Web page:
Square Science / Square Story

Chickens don’t have feelings

source: foxnews

source: fox news

Some 500 000 chickens avoided being slaughtered for dinner by being swept away by a tornado in Mississippi, USA. After the tornado cleared away, few chickens that survived the ordeal were seen weakling around, picking up seeds and other crap around the dead bodies of their fellow brethren. They didn’t seem to show signs of sadness or any form of concern.

Why? Short answer: they don’t care. The long answer is why we are gathered here today. Please take a seat. No, I didn’t think about the chances  you reading this while standing.

We know that humans are the most emotional creatures on the planet, they are the cry babies of all species. Every other animal, even kiwis, look like cold blooded killing machines compared to even the strongest-looking human being. If humans have feeling, you think kiwi’s have them too?

Image result for killer kiwi

Something, something, every last one of ya!

If a mother zebra loses its cup to a lion, she may shed a tear. A live of an average earth creature ends up pretty much the same way: head bitten off by a pack of hyenas. Except for humans – they have the luxury to die in a clean hospital room, surrounded by an underpaid and overworked staff of emigrants.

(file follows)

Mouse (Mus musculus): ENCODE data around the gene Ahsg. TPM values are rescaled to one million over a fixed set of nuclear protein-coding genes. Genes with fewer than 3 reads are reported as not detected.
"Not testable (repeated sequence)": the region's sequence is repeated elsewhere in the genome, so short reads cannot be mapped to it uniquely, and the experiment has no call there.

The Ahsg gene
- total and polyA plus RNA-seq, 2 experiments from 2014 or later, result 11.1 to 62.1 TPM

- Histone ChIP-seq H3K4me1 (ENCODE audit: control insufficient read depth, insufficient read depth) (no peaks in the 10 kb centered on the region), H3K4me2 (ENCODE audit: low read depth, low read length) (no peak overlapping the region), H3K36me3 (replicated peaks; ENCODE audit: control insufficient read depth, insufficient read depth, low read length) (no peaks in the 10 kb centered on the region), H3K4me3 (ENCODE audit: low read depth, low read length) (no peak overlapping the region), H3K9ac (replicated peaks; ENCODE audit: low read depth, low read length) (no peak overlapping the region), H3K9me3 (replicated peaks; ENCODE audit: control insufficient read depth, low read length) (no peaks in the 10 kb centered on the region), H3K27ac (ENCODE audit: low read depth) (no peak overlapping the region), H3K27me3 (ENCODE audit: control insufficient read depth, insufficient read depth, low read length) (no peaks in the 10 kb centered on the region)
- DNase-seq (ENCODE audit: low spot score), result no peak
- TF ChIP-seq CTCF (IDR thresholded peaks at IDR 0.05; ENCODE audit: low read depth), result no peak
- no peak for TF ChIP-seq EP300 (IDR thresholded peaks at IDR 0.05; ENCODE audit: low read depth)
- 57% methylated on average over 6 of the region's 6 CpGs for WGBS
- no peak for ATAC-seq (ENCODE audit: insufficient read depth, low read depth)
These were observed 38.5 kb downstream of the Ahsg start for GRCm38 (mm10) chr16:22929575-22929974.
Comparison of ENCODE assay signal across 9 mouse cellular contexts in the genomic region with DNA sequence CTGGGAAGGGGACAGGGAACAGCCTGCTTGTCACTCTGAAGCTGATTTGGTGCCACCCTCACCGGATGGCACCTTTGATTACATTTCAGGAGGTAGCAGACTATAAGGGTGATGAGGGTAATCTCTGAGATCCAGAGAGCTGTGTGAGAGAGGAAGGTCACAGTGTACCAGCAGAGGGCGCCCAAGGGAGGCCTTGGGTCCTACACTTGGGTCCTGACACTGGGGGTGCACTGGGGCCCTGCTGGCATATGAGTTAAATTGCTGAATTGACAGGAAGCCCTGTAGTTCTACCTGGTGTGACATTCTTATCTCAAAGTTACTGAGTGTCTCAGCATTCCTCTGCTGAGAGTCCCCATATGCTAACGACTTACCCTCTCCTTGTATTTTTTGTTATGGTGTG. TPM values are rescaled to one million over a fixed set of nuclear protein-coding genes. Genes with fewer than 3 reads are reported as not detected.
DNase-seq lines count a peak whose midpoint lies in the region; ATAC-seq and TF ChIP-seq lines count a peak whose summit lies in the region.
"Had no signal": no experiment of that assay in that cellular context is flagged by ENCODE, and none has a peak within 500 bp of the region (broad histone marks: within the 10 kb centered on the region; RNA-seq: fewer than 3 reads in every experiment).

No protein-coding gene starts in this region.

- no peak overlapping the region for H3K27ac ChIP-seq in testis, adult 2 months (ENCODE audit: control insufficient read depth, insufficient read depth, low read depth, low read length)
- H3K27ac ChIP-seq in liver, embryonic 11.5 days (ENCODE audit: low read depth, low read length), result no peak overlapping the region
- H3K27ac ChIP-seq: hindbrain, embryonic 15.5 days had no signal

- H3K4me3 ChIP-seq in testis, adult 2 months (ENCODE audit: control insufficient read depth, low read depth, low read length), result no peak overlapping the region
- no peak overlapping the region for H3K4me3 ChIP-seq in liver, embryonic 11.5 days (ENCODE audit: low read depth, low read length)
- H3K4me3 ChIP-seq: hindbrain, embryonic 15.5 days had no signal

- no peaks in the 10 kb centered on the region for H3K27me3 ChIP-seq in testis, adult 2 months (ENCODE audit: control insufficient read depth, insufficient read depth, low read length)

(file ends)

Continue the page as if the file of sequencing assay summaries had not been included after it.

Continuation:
Nature’s irony here is mind-bending: humans, the top-of-the-food-chain beasts are also some of the biggest cry babies on the planet. They murder everything else for food or for fun. Like chickens, for example.

Chickens are the proud remnants of dinosaurs. It took millions of years before chicken ended up looking at what they are today. And one of their epic development phases from the past includes them being huge reptilians who stomped Jurassic lands for eons. During all this unimaginably long time of evolution, massive physiological changes took place. For one, they got a hundred times smaller than their predecessors. However, even after all these years of changes, they did not develop feeling feelings. Turns out having feelings is not a good survival trait in a world roamed by humongous hungry beasts.

Maybe dinosaurs did develop some sort of emotions. But those who did were quickly eaten by those who didn’t.

The life in the jungle have examples that the strong and the emotionless usually are the ones eating the weak and frustrated. How lucky we are to sit on top of the chain, and be the sole exception of the rule. Are we special?

One Comment

  1. Thank you for this post. Its very inspiring.

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